Grand County Hospice team members: Front row, from left to right: Hospice Director Jessie Walsh; Nina Ross, RN; Terry Galen, LCSW; and Hospice Volunteer Program Coordinator Marcee Nettel. Back row, from left to right: Mary Frothingham, RN; Hospice Medical Director Katherine Williams, MD; and Margy Swenson, RN. [Photo courtesy Jessie Walsh]

Death is the most expensive conversation that people are not having, said Jessie Walsh, the director of Grand County Hospice, referring to an event the hospice is hosting to encourage people to not shy away from discussing the topic of dying.

“People generally want to die at home, but more often end up dying in the hospital, which is why it is hugely expensive,” Walsh said. “We’re holding space, creating an environment where people come together and discuss death.”

Grand County Hospice’s fifth annual Death Over Dinner event will take place on Tuesday, Nov. 19, from 6:30 to 8:30 p.m. at the Seekhaven Chapel, 81 N. 300 East. Guests will receive materials to help spark the conversation.

Death Over Dinner is a national grassroots movement, started by Michael Hebb, aimed at breaking down barriers and ending the taboo surrounding talking about death and options regarding medical care at the end of life.

“We joined (the national grassroots movement) five years ago in an effort to create more peace and acceptance around the topic of death,” Walsh said.

According to Walsh, Hebb said that people need to sit around the dinner table and discuss end-of-life issues, but that it is difficult in today’s modern world to make time for that. So, Grand County Hospice planned this event to encourage people to do so.

“Ideally, people come to the dinner and then go home and have these conversations with loved ones,” Walsh said.

Only 24 RSVPs will be accepted – organizers want to keep it “intimate.” The event is free, although the nonprofit organization will accept donations.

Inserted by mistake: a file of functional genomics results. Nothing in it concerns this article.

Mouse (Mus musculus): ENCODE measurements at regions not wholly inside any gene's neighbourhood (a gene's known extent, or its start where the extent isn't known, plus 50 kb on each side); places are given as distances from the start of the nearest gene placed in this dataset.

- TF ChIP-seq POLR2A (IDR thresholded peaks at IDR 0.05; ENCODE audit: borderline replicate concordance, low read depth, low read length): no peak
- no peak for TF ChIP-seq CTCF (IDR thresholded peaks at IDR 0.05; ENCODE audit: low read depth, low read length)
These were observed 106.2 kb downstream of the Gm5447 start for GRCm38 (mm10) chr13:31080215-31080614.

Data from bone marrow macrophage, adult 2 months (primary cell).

Moonflower Community Cooperative will provide chili, macaroni and cheese, and a “beautiful salad,” Walsh said. Moab Brewery is donating cornbread. Local caterer Devin Dilnicki is making desserts.

Walsh said the feedback regarding prior Death Over Dinner events has been positive. She added that people say they want to have these conversations, but don’t know how to get it started.

“We provide an Advanced Directive Tool Kit,” Walsh said. “But it’s more about breaking the ice and starting the conversation.”

Once a person has RSVPed, the hospice will send out a “homework assignment” to prepare them for the evening and get them thinking about the topic.

Grand County Hospice is a nonprofit organization that operates under the umbrella of Moab Regional Hospital. It provides patients with terminal illnesses individualized physical, emotional, and spiritual end-of-life care, with an emphasis on pain and symptom management – also known as palliative care. Hospice’s role is also to support family members during the grieving process. Care is provided at patients’ homes as well as Canyonlands Care Center.

An interdisciplinary team of nurses, social workers, chaplains, physicians and volunteers work together to allow patients to preserve their dignity and maintain their right of self-determination through the end phases of life, said Moab Regional Hospital Chief Executive Officer Jen Sadoff. Sadoff said she plans to attend the event.

“I think these conversations are crucial for families to be having,” Sadoff said. “It is recognizing that death is inevitable for all of us and that the last stages of life can be improved with support and knowing what our loved ones see as a good death.”

For more information or to RSVP, contact Walsh at 435.719.3772 or

“We joined (Death Over Dinner, a grassroots national movement) five years ago in an effort to create more peace and acceptance around the topic of death.”

– Jessie Walsh

Event encourages people to discuss end-of-life options

When: Tuesday, Nov. 19, 6:30-8:30 p.m.

Where: Seekhaven Chapel, 81 N. 300 East

Cost: Free

Info: RSVP at 435.719.3772 or